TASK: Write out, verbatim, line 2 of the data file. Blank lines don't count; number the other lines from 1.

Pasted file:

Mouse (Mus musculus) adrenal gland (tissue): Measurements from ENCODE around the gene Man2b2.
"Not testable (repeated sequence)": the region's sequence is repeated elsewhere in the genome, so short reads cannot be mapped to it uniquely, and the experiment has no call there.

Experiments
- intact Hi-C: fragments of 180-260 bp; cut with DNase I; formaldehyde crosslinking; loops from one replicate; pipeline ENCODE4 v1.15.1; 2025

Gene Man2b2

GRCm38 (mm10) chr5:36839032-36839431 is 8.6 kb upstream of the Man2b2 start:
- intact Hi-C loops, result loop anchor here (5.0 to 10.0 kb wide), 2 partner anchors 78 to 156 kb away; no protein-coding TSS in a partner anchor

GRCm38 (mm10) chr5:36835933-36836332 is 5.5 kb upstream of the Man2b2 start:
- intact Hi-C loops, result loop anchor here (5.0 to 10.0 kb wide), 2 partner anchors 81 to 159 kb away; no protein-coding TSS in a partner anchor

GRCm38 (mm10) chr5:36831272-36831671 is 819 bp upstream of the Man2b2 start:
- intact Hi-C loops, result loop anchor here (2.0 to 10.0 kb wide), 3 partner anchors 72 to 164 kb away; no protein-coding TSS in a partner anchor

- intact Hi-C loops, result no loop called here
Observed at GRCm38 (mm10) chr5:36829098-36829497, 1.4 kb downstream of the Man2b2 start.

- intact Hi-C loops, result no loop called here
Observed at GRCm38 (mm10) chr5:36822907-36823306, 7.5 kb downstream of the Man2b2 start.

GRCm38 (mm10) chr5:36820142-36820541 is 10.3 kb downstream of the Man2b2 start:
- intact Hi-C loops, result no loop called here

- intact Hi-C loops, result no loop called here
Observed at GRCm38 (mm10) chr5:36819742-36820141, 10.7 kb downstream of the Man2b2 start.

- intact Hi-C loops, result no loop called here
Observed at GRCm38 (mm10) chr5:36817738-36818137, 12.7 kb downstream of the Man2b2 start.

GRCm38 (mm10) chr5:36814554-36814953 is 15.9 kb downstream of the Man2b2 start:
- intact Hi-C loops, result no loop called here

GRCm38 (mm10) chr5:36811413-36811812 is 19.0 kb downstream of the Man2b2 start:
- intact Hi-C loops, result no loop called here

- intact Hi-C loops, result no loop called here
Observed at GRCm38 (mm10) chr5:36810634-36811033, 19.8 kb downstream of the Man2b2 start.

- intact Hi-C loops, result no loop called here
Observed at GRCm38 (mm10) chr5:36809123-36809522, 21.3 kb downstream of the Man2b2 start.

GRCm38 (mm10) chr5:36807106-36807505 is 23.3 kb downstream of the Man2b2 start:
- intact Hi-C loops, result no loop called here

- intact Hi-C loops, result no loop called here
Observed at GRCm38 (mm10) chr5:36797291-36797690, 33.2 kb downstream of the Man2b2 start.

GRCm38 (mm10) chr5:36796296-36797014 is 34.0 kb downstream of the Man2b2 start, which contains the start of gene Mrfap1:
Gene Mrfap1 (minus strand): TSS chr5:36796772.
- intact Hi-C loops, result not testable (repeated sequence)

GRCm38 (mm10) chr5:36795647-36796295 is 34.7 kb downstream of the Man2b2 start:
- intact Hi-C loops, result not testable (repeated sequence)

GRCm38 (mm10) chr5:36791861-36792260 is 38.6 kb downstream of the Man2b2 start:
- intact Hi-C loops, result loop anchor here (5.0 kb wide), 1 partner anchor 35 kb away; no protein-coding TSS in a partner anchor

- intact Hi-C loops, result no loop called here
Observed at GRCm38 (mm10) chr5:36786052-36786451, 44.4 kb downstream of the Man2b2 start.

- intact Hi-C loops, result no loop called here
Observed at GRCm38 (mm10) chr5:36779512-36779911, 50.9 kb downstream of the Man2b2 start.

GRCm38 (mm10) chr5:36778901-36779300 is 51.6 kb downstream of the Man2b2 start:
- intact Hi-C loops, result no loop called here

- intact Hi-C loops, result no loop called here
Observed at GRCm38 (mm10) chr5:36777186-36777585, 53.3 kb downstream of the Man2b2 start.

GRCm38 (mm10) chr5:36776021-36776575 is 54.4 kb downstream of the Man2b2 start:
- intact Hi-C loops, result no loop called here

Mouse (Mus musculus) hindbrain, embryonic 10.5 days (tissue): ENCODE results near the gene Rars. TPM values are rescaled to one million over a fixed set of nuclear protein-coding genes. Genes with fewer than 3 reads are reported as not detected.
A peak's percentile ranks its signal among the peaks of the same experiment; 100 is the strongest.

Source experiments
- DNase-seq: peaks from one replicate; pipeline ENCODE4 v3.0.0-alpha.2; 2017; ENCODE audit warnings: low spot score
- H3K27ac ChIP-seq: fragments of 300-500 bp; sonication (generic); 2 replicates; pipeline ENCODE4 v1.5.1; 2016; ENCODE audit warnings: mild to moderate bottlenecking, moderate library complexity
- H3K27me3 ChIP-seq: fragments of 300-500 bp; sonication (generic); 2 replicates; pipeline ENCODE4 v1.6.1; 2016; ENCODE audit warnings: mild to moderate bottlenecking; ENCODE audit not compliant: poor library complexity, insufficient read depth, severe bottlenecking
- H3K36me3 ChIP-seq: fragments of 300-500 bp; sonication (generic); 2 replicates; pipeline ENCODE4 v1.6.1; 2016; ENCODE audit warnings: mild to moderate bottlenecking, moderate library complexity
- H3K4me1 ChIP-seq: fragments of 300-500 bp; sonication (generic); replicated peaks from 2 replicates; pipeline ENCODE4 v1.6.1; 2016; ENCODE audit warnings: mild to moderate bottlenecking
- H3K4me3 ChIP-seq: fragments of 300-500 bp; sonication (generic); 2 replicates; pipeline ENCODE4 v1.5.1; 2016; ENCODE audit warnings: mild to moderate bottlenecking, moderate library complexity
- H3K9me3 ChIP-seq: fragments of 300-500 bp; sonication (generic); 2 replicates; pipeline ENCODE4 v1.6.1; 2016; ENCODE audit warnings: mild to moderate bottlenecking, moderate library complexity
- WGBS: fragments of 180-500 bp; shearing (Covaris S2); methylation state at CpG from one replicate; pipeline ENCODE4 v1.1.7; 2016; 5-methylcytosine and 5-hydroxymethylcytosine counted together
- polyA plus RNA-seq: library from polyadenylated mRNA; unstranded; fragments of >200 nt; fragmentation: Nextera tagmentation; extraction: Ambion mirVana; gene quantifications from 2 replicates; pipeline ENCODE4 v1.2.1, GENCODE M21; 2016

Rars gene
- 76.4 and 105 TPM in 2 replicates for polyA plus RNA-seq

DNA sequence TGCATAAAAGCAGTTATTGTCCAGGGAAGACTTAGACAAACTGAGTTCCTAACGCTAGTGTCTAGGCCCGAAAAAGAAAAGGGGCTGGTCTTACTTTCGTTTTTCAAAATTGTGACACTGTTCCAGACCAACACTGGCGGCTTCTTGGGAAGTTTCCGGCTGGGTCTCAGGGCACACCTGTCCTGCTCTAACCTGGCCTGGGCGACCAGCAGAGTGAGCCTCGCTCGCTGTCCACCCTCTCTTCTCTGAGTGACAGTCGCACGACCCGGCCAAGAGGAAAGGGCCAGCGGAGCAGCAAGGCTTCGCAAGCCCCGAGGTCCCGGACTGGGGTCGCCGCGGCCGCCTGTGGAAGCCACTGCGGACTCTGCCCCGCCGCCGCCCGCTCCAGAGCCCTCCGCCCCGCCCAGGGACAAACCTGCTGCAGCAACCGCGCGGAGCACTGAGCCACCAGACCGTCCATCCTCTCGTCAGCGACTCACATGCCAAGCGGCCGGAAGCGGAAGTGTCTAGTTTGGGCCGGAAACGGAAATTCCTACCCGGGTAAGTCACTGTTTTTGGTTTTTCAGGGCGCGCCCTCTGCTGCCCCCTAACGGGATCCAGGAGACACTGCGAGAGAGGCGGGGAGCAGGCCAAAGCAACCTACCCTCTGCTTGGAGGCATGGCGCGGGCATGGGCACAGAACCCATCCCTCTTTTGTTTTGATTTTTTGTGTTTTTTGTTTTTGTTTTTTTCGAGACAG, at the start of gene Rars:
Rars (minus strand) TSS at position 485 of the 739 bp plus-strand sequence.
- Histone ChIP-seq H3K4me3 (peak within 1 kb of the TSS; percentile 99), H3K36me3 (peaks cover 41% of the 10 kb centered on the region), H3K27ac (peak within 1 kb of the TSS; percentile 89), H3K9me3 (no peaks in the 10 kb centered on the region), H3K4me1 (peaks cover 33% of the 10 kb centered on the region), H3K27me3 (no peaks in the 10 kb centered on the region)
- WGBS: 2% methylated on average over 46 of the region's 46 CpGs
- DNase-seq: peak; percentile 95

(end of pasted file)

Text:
"Not testable (repeated sequence)": the region's sequence is repeated elsewhere in the genome, so short reads cannot be mapped to it uniquely, and the experiment has no call there.